Regional Mathematics and Statistics Conference

Plenary Lecture

Dr. Benjamin Allen
Emmanuel College

Evolution as a field of mathematics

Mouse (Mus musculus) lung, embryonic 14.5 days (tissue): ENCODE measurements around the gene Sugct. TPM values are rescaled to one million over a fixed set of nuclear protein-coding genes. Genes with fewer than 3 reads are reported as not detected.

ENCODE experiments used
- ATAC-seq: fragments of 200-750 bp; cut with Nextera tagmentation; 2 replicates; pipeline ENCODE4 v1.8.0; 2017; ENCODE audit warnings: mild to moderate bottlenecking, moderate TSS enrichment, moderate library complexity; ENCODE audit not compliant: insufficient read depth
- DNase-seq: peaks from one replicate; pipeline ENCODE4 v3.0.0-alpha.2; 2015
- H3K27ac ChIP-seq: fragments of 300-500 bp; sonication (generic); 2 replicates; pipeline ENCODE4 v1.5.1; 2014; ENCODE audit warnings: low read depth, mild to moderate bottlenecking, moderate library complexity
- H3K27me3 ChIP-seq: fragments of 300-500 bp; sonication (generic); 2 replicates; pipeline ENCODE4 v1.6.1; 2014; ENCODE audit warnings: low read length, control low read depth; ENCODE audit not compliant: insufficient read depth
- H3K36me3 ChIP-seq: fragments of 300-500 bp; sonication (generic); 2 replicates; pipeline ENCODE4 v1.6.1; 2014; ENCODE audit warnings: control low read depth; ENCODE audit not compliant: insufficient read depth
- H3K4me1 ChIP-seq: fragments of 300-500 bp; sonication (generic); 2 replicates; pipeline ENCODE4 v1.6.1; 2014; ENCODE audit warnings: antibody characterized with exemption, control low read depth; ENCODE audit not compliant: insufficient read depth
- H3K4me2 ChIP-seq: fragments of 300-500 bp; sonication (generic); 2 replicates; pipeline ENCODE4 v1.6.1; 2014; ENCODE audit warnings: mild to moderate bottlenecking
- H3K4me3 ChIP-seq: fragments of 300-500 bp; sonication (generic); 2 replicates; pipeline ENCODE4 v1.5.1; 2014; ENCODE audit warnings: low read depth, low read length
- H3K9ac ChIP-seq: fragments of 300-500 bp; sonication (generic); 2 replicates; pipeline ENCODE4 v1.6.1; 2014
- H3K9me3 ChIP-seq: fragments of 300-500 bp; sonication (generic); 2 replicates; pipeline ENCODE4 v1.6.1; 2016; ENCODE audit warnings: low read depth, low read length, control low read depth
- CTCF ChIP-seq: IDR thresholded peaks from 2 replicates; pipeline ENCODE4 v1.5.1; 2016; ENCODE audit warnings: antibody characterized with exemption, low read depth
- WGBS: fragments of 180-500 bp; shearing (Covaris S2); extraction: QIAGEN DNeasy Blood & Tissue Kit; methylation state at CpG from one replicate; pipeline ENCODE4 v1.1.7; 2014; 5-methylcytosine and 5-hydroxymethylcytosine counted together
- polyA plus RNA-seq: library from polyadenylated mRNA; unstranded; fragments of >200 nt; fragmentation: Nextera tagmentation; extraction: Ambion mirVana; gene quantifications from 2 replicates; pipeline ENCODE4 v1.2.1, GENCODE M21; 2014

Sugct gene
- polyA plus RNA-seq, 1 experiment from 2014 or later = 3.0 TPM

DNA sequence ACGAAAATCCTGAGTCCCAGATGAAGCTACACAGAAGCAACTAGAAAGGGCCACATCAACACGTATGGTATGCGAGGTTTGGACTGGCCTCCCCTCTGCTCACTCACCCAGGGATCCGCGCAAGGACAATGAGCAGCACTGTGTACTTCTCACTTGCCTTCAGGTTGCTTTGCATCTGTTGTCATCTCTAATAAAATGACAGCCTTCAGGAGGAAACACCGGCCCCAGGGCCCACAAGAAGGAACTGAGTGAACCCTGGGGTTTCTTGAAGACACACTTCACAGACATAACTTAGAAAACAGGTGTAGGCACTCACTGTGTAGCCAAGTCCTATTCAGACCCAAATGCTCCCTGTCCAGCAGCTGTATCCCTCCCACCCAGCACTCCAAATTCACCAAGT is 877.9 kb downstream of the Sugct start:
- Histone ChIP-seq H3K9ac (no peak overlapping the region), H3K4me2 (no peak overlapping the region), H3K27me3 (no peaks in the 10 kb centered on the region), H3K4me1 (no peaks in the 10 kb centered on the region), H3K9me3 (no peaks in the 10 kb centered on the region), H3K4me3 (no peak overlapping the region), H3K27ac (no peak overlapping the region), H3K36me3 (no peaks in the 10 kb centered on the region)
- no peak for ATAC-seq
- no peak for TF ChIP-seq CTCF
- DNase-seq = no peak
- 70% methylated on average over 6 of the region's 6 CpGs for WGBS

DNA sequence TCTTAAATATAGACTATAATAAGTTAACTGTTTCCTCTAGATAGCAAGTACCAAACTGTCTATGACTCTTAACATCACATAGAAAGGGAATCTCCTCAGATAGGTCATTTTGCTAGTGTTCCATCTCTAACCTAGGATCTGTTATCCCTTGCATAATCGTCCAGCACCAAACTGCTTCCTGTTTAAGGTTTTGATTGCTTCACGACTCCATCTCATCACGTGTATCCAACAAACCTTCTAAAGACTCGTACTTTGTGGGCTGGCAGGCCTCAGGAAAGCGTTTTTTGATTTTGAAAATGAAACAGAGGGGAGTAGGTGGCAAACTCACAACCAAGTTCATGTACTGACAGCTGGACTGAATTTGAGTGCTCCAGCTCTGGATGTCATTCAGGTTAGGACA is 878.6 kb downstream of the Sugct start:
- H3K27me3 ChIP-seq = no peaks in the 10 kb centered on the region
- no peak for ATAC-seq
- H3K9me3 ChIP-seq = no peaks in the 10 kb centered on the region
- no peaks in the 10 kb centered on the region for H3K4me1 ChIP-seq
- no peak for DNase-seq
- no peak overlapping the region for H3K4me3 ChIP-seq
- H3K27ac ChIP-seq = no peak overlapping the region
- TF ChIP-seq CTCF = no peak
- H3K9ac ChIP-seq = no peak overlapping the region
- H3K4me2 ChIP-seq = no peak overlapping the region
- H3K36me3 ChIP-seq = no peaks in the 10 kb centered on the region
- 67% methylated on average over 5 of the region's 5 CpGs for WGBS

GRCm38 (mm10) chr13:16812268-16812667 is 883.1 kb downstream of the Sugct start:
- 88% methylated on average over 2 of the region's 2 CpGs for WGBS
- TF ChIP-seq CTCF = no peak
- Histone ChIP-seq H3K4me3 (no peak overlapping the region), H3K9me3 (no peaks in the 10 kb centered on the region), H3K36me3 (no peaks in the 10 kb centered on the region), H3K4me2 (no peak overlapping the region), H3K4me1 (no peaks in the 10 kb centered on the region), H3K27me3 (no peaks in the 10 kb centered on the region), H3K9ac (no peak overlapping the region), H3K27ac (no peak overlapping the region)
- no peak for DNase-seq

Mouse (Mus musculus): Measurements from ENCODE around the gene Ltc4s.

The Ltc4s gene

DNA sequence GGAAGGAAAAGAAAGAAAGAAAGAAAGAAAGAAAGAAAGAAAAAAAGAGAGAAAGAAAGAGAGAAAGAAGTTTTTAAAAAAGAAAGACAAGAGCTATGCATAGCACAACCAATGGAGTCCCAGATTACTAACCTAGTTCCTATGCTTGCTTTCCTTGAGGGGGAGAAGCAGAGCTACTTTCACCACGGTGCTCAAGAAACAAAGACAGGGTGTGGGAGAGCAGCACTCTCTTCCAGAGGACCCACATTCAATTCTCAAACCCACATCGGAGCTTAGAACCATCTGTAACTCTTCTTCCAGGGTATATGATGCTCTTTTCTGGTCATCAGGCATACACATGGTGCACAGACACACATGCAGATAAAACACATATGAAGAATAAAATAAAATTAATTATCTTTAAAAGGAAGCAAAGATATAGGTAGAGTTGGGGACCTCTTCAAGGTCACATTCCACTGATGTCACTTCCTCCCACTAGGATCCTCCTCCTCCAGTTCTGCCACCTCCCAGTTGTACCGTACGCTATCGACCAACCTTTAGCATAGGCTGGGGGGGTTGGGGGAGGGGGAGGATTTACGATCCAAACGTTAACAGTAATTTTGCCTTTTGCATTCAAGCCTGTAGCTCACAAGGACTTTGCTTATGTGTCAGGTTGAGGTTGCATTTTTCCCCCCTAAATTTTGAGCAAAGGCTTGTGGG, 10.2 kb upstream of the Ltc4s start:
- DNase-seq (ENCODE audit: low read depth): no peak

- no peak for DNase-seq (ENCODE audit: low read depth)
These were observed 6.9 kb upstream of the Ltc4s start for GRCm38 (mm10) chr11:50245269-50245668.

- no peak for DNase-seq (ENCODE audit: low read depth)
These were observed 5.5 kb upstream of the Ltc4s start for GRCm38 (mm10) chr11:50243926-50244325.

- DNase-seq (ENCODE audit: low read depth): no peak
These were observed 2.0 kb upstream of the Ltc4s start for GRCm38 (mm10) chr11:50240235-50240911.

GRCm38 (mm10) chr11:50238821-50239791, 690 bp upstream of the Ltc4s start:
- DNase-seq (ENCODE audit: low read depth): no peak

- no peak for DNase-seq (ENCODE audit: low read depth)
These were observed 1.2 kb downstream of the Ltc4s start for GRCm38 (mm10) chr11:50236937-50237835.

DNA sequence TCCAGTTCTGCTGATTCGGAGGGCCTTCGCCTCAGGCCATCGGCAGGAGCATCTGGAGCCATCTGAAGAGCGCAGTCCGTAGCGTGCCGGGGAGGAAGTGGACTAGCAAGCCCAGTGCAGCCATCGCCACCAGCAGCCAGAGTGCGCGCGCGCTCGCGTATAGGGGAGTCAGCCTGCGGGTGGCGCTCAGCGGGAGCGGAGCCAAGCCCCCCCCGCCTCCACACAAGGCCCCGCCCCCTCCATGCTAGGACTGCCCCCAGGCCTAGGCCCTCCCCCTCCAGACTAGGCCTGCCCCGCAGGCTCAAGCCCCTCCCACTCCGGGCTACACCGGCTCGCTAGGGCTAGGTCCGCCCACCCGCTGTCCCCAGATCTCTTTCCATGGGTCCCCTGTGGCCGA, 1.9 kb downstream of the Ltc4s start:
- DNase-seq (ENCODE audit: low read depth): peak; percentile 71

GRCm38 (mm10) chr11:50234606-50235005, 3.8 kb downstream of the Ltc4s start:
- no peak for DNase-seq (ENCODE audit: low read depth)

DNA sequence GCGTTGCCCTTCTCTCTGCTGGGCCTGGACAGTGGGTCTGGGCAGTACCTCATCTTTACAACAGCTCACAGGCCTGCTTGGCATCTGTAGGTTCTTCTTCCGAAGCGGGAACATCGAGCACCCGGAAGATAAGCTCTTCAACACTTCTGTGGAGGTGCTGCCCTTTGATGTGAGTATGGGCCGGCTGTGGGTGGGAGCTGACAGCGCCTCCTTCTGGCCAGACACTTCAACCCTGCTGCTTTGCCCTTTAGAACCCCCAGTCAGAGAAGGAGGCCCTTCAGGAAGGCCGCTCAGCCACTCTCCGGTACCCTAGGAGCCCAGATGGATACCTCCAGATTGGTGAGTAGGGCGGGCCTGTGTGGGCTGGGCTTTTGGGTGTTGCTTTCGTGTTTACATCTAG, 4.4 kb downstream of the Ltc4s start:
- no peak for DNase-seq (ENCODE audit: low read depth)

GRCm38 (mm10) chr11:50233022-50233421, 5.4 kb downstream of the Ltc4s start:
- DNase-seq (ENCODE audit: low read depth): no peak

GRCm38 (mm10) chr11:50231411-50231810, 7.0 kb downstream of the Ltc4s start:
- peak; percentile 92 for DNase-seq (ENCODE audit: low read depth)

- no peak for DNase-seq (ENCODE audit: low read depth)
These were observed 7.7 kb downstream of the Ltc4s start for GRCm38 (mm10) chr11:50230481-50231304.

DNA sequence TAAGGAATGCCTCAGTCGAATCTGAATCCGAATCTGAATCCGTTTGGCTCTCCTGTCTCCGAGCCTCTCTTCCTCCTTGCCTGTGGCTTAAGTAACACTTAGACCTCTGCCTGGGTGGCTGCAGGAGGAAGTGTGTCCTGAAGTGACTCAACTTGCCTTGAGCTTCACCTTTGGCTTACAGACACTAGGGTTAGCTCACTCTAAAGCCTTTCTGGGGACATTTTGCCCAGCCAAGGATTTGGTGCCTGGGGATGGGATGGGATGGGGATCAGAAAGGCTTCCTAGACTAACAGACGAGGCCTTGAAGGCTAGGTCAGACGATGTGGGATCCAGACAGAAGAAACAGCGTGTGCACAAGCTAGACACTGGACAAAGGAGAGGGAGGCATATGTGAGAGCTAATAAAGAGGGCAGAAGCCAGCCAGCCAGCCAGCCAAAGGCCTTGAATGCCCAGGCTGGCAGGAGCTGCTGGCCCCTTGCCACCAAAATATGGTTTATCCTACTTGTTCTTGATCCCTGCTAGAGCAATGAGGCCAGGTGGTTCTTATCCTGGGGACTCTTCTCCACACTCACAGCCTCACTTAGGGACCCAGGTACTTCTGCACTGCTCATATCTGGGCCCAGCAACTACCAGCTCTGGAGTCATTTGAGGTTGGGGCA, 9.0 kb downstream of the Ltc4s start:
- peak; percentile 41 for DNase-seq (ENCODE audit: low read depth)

New mathematical fields arise when fundamental patterns and structures—either from the real world or from within math itself—are abstracted and formalized into definitions and axioms. Examples include calculus for the study of continuous change, group theory for the study of symmetry, or topology for the study of deformable shapes. Evolution is a ubiquitous process: it underlies all of biology, and also occurs in other contexts such as human culture, technology, and language. So what would evolution look like as a field of mathematics? As a potential starting point, I will present a framework that formalizes the fundamental building blocks of population, heritable types, replacement, and mutation. Within this framework, I will show how key concepts like neutral drift and fixation probability can be defined and mathematically analyzed. Applying this framework to social dilemmas on networks, I will show how graph structure can be a key determinant of whether cooperative behaviors can evolve.